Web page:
Working with the hair-on the skin can provide a bit of a challenge, we have put together this guide with a few tips and hints.
Cutting the hide:
Mark your cut line on the back of the hide or skin. Using a sharp fine bladed craft knife very gently slice through just the leather skin part allowing the hairs to part and come away naturally. This will keep the natural ‘fringed’ look to the project. (Tip: it is a good idea to start with a new blade to your knife.)
When adding a piece to the top of a project sometimes the stitching can leave the hide looking uneven, to remedy this use a blunt needle and pull all the hair out from underneath the thread.
It is best to do this quickly before the hair wants to stay distorted. This method is the same whether you are sewing cowhide, sheepskins or rabbit, and is also used for both hand sewing or machine sewing.
Needles and Threads
The thread used needs to have a high tensile strength – the one pictured is Coats Barbour 100% flax (linen) size 25/3) a cc in brown and a natural/white colour. For needles use a diamond tipped leather glovers’ needle size 2, be aware the tips are very sharp.
Useful tools – sharp fine bladed knife such as The Identity Store Precision craft knife, little bulldog clips or quilting clips, strong fine thread (we use Coats Barbour or Somac linen threads), a glovers needle (size #2) or a Saddler’s sharps needle. You will also find a thimble very useful.
Sewing hair-on hides or pelts together: can be sewn together for the best effect as long as the slant of the hair/fur on both parts is lying in the same direction. In addition a colour/pattern and length of hair/fur of both parts match, then a join of several pieces of hair/fur will be imperceptible.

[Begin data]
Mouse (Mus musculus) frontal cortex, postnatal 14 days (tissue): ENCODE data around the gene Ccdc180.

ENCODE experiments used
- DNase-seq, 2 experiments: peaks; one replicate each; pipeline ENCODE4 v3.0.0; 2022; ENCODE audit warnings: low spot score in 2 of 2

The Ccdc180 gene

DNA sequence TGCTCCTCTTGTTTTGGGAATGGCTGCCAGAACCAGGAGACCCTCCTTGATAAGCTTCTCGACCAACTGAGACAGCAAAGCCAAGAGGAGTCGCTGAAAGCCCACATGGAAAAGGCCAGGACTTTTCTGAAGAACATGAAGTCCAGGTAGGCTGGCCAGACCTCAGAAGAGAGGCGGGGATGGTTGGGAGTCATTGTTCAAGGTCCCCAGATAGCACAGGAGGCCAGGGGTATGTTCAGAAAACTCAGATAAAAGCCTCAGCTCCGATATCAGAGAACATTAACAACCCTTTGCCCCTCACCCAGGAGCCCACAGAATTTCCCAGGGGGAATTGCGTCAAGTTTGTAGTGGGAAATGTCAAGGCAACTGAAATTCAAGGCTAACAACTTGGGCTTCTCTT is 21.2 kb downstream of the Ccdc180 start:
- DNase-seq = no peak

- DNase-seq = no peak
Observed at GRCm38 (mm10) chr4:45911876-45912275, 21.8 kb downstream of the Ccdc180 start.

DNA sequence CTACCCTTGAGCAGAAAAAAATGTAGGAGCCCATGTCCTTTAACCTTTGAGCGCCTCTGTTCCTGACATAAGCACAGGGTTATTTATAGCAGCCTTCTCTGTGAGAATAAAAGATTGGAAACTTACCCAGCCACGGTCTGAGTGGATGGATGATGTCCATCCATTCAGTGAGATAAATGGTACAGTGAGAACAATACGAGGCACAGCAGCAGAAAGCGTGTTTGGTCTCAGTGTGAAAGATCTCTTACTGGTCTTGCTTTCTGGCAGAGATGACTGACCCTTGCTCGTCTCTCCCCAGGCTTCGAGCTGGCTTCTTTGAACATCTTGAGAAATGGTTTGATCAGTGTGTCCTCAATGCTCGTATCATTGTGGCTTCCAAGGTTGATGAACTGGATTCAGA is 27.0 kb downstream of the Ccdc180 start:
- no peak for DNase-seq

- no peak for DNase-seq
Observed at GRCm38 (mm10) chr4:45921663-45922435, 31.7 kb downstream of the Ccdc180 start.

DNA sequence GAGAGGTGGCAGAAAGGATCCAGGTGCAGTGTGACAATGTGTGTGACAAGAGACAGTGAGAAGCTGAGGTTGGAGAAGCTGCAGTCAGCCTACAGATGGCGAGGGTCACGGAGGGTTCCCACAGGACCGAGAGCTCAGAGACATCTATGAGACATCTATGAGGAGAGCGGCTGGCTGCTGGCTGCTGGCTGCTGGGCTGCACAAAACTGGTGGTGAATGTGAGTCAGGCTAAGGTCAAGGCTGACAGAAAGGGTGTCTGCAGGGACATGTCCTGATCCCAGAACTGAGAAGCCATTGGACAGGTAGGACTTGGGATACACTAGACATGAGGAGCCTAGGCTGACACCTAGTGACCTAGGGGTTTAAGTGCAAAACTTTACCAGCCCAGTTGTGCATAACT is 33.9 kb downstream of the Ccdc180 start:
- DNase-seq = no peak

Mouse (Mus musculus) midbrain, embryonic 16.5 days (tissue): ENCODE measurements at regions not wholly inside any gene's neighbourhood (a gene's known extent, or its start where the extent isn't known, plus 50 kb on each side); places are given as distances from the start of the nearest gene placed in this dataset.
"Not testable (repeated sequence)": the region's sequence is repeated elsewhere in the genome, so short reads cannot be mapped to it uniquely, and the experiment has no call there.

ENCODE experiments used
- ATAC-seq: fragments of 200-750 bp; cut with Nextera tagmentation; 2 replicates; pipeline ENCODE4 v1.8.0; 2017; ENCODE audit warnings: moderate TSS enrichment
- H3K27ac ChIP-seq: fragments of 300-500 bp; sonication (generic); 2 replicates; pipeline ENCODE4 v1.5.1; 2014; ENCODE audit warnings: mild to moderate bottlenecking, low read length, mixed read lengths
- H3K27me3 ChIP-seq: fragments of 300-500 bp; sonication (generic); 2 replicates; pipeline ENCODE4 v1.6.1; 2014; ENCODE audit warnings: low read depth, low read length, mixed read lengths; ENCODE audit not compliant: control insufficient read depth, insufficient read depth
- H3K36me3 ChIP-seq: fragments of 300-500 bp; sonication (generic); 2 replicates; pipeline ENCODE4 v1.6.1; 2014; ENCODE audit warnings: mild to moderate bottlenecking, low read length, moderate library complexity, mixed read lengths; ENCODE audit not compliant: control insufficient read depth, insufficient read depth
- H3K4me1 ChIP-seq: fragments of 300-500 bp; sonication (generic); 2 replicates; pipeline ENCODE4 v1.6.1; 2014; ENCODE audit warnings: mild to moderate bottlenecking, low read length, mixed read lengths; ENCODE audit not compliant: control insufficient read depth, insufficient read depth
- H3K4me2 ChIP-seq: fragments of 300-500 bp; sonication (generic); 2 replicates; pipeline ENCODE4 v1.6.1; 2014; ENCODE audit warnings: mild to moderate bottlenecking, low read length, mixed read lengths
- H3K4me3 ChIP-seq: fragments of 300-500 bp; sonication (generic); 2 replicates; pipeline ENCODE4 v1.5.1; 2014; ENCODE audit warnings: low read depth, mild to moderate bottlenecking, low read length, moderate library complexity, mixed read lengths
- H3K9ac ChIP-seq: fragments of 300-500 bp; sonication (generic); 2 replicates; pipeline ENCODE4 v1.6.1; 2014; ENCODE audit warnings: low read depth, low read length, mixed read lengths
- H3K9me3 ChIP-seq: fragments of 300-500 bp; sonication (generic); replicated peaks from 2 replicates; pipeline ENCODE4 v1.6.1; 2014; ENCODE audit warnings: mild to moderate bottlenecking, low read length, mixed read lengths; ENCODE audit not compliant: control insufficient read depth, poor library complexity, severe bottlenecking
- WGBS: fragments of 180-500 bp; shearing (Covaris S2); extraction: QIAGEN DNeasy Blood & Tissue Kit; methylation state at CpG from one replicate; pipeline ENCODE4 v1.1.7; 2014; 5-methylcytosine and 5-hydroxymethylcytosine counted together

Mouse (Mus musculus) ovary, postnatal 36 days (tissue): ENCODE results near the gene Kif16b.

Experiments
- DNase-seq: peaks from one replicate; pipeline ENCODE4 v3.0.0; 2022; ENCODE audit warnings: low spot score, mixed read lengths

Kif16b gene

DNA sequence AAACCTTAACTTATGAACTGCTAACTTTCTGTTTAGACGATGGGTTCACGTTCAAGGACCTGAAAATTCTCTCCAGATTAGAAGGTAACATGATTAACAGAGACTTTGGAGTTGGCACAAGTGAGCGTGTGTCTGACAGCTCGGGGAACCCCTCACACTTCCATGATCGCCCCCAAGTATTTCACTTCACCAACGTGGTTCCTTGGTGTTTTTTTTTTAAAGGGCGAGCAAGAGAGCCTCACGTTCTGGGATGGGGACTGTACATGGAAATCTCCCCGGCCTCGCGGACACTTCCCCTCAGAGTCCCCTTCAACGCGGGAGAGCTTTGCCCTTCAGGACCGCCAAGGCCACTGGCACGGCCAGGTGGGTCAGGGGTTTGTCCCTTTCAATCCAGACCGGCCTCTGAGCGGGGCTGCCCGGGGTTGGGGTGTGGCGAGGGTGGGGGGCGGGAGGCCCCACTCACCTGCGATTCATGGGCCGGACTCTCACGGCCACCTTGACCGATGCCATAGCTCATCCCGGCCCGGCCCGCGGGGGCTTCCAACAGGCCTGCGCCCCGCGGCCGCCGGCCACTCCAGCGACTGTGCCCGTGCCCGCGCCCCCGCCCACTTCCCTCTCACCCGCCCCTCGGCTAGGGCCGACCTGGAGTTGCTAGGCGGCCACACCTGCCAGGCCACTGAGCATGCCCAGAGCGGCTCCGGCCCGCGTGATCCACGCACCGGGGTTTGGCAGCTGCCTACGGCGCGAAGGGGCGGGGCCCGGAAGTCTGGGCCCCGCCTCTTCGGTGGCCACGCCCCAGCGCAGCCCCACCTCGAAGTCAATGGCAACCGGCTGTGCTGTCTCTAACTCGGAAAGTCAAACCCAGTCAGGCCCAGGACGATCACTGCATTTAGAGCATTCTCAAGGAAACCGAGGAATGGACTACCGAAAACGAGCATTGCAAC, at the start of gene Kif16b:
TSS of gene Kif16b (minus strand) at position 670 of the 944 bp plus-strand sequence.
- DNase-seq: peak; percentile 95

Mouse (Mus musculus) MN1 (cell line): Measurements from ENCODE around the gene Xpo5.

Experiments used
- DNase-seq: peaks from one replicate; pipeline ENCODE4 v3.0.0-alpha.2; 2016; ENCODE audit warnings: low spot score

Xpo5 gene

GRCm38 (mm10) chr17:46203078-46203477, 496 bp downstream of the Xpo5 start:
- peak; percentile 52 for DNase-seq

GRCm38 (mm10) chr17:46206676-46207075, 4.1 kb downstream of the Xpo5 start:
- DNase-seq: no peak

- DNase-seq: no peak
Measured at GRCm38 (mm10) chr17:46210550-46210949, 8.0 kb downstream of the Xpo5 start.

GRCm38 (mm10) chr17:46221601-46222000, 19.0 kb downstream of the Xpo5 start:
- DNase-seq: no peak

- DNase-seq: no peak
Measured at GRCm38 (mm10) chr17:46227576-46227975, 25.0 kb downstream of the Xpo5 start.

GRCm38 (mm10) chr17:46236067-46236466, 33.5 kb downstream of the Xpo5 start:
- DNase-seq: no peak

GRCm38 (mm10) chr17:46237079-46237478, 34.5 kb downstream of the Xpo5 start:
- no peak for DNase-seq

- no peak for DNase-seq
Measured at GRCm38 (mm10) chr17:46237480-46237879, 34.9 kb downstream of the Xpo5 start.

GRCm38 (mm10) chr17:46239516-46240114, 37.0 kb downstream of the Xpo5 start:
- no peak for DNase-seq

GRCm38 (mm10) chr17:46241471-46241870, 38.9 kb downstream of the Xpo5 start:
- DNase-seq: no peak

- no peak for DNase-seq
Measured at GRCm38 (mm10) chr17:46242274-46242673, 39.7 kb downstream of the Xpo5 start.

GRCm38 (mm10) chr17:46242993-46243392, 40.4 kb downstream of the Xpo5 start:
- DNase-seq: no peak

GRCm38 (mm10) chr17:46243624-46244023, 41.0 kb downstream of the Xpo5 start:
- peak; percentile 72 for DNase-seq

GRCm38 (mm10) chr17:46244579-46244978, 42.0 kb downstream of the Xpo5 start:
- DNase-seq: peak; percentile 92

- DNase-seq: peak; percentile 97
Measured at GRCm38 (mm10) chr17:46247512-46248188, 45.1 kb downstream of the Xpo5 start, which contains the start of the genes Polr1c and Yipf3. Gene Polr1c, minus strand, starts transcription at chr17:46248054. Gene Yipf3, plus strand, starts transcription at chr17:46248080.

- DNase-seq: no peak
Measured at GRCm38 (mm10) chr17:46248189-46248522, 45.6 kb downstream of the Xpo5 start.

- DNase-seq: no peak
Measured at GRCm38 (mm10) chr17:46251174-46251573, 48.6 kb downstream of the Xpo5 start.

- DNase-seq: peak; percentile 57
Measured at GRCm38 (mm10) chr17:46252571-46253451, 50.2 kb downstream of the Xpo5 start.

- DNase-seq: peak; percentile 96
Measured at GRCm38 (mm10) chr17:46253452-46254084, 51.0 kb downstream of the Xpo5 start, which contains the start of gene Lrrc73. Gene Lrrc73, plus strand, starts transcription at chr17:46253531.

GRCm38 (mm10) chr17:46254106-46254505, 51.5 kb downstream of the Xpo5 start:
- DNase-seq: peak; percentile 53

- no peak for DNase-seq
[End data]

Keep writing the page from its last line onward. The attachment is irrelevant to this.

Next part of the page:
With great thanks to Natalia for taking the time to put these together. See more of her tutorials by following the link above.
Photo credit: http://www.sewway.com
Applique/To stitch a piece of hair on to a piece of leather (for example for a bag flap: make the holes in the leather in the normal way (with a chisel or an awl). On the top side (grain) place a row of narrow double-sided sticky tape and position hair-on piece where you want it to be. Working from the back use the very sharp glovers needle to do back stitch but only carefully picking up the skin of the leather rather than the hairs. Keep checking as you work that you have picked up the skin. Also look at from the front to ensure the stitch has not gone all the way through. If this has happened carefully lift out the hairs with a blunt needle. If you are sewing to a leather piece that is more than 1.5mm in thickness you may find a curved needle works better.
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